As we drove along, we talked as we always do. My partner decided to tell me that his doctor had warned him that of his health, further concerns and asked when? He told me when his mother had died. So that was 18 months ago and he regularly gets confused and forgetful, especially under stress. Timing is everything. But when you are the only one who can tow a 20 foot caravan on a 600 mile trip it can be alarming news! I am the navigator these days, he says he gets confused and doesn’t always see what he should or read the situation how he should. Was I worried, Yes and maybe that is what continues as I woke about 3.30am or maybe it’s some other reason. I’d better learn the stuff he can teach me, before it’s too late like learning to tow a caravan. Why do we take so much stuff on a trip, he asked. Well Darling, we don’t have a lock and leave, when we do we won’t have to take it and bring it all back.

I hope that he gets there, to the lock and leave one day. Is time running out? He seems to think so in some of his more thoughtful moments. So, even if we sold it all right now and moved to France would we cope?
Well, we’d have a pretty good try at it. We’d be learning new things together and without the back up of family or old friends I do not know how I’d cope with the challenges, but I guess we’d find out.

Meanwhile, this journey is very tiring for him. He is exhausted, mentally and physically drained and as we arrive for our second night at the hotel. It is one where they know us. We were last here as a family at New Year after a journey from hell back down from Aviemore in the Highlands. I was so proud of my beloved his driving skills got us through floods and horrendous situations, over mountain tracks and crumbling roads. It was a scary journey for us all and the dog had nightmares, he was frightened and so was I at times and yet we put our trust in him and he got us through it with our trailer making it to safety. It’s supposed to get easier not more difficult in time. We were so relieved to be safe that at New Year, we celebrated that we had made it, exhausted but safe with a tipple and that we were all alive and together, letting our friends and family know. It was all that mattered to us.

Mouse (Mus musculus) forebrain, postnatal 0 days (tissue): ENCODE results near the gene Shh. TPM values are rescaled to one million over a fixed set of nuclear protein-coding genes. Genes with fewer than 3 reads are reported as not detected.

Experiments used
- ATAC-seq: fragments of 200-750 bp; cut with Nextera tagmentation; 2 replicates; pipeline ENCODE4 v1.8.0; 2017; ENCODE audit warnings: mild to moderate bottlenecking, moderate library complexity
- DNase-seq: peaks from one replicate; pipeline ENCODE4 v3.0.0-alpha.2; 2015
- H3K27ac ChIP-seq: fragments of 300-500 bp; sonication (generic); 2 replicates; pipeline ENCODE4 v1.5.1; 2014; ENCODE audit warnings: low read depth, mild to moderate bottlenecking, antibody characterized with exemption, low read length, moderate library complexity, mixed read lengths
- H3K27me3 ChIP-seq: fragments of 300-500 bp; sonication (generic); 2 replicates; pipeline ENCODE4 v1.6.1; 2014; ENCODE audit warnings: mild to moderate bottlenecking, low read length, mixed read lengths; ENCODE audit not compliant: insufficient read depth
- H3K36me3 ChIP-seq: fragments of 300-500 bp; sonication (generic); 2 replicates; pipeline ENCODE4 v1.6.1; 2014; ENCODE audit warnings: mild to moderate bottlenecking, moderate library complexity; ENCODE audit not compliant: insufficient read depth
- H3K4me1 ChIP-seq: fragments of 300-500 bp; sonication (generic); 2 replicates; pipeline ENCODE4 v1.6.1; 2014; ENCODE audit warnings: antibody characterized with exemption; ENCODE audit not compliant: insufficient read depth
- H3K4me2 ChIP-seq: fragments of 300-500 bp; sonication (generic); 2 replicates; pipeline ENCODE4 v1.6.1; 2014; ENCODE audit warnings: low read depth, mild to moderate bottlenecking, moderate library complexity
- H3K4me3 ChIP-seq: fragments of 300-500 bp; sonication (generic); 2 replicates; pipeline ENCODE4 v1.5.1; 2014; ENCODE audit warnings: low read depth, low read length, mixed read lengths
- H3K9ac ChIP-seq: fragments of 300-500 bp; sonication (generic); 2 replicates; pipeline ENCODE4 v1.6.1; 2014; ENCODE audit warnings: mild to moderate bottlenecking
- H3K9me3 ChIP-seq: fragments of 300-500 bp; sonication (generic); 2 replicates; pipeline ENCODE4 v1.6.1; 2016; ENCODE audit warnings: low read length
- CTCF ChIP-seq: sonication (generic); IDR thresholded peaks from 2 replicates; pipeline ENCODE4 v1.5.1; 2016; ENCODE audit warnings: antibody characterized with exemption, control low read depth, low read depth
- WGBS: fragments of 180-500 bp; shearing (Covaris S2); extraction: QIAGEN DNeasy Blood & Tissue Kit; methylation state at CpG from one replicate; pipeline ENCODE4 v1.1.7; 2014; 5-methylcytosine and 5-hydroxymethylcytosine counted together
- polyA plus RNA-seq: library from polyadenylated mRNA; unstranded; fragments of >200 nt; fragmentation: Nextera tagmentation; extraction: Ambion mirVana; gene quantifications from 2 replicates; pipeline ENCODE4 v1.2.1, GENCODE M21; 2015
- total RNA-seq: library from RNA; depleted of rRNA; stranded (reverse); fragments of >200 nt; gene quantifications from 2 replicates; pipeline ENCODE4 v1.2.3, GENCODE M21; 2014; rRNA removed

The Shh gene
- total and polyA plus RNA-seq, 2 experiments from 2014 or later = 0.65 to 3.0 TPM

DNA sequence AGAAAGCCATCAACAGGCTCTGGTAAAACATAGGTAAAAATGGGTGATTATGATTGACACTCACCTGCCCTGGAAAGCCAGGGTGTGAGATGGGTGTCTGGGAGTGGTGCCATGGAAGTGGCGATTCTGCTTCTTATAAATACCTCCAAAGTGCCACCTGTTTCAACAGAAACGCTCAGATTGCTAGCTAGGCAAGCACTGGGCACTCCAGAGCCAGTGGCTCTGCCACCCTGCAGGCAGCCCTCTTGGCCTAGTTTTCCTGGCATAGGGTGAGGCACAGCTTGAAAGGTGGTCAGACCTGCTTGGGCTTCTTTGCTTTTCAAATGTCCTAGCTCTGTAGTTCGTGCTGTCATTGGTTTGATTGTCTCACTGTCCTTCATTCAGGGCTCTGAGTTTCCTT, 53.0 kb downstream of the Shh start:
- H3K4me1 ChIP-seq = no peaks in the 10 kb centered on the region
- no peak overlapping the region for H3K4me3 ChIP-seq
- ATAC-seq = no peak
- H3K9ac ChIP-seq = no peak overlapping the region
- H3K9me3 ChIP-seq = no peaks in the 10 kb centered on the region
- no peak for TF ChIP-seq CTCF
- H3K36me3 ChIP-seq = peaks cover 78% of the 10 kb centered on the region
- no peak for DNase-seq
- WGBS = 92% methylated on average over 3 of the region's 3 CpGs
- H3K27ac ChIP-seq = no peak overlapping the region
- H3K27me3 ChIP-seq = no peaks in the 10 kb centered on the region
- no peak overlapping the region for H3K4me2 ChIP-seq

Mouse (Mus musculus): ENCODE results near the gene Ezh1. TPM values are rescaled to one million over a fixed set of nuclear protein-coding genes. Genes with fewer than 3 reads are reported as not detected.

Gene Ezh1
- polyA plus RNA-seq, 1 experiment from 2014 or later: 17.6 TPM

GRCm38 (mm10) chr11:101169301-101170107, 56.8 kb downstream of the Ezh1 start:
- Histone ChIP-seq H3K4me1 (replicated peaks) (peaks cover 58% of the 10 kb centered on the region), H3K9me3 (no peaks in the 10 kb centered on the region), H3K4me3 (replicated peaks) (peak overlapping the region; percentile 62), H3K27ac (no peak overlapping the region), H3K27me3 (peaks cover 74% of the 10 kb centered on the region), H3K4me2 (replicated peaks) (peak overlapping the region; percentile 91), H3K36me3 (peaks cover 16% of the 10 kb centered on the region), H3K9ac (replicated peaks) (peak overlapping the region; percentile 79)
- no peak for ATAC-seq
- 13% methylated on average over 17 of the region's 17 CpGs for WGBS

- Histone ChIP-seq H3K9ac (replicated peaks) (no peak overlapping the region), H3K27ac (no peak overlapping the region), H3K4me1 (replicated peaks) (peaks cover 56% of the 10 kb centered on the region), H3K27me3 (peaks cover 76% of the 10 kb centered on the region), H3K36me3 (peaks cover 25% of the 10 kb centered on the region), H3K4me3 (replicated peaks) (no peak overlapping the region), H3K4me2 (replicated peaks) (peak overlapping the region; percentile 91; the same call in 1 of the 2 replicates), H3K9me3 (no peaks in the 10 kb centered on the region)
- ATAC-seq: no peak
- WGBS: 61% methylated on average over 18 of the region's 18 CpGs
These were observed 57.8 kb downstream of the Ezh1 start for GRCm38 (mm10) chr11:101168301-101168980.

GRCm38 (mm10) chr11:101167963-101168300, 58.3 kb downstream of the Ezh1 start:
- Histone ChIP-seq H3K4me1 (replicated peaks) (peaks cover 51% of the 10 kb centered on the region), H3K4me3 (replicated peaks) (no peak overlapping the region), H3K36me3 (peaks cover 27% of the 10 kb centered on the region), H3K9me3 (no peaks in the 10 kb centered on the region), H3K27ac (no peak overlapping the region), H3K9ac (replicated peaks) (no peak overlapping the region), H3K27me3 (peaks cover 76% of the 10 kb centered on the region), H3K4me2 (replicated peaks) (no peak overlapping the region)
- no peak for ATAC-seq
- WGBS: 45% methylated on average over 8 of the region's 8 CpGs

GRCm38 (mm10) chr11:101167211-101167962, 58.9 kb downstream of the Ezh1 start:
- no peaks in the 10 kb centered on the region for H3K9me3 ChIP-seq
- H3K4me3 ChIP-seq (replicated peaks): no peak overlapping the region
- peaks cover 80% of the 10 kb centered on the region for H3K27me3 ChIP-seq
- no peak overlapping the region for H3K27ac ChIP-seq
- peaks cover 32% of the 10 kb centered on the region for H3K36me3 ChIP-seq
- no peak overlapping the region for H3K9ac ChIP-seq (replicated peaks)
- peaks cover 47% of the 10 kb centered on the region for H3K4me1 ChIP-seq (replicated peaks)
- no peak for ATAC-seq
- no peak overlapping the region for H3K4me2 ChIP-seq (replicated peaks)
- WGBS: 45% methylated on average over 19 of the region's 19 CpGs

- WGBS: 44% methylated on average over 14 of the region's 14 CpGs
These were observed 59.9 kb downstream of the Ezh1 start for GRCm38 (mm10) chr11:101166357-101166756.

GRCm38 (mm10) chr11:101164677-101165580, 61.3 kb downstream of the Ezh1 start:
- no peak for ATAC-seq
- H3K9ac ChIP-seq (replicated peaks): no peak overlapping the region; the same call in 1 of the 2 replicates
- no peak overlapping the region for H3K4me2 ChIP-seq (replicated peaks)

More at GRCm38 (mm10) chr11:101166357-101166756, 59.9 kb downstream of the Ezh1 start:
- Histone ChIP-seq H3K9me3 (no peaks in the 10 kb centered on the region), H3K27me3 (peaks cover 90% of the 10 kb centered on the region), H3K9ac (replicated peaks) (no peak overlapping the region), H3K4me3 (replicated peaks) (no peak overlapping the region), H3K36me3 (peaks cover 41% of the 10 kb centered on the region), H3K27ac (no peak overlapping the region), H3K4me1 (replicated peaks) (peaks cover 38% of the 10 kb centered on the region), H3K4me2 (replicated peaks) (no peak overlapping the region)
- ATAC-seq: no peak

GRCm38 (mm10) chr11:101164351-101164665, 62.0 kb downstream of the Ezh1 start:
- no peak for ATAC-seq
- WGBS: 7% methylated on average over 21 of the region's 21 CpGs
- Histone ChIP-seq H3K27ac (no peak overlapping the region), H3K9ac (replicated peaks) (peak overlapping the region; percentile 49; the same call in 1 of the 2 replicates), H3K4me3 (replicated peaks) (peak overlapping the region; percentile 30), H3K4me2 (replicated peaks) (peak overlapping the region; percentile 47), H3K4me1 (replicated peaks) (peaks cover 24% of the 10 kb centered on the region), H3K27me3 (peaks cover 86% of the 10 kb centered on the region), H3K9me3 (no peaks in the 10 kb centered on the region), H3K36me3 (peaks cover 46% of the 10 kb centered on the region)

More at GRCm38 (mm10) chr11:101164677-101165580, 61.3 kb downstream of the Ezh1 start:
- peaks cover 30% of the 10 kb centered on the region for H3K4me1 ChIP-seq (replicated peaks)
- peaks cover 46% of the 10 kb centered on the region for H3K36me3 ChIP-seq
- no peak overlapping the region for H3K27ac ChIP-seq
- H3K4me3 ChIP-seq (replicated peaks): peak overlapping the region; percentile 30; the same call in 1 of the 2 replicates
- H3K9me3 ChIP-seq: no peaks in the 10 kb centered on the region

This time as we arrived, I told the night porter that we had lost our boy. She remembered him and had wondered where he was. I didn’t go into all the details, it was hard enough and I chose to tell her when my partner went to the car for something. He came back and tried to tell her and got upset.

Once in our room, he said to me, “This journey is so hard” Yes, I said “without him it feels strange”, Yes. I do not know what we will be like when we reach our house. The usual hotel room has something missing. He’s large and furry and usually bouncing around the room at this point, having had a huge drink, a big cuddle and is so pleased to be out of the car, delighting in the knowledge that tomorrow we will reach our destination. His House!
But this room is empty, the holdall is in the room with us, I could not leave it in the car another night. I could not sleep for worrying that someone might take him, it was one of the things that my partner had said to me when I said we had to bring him. So our boy is here with us. I did not get to kiss his casket, have our goodnights before we fell asleep. Yes I have things on my mind these early hours, it is worry that our belongings are safe in the caravan in the car park, but heartache and loss which keeps me awake tonight. My digestion is off track, I did not drink enough fluid on the trip, none of us do.

The Daily Post – BorderIMG_2565456989792

 

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byIndiaBlue

India Blue is a creative person, who enjoys writing, photography and artwork in this blog. All creative content unless credited elsewhere within is that of the Author and remains the copyright of IndiaBlue.co.uk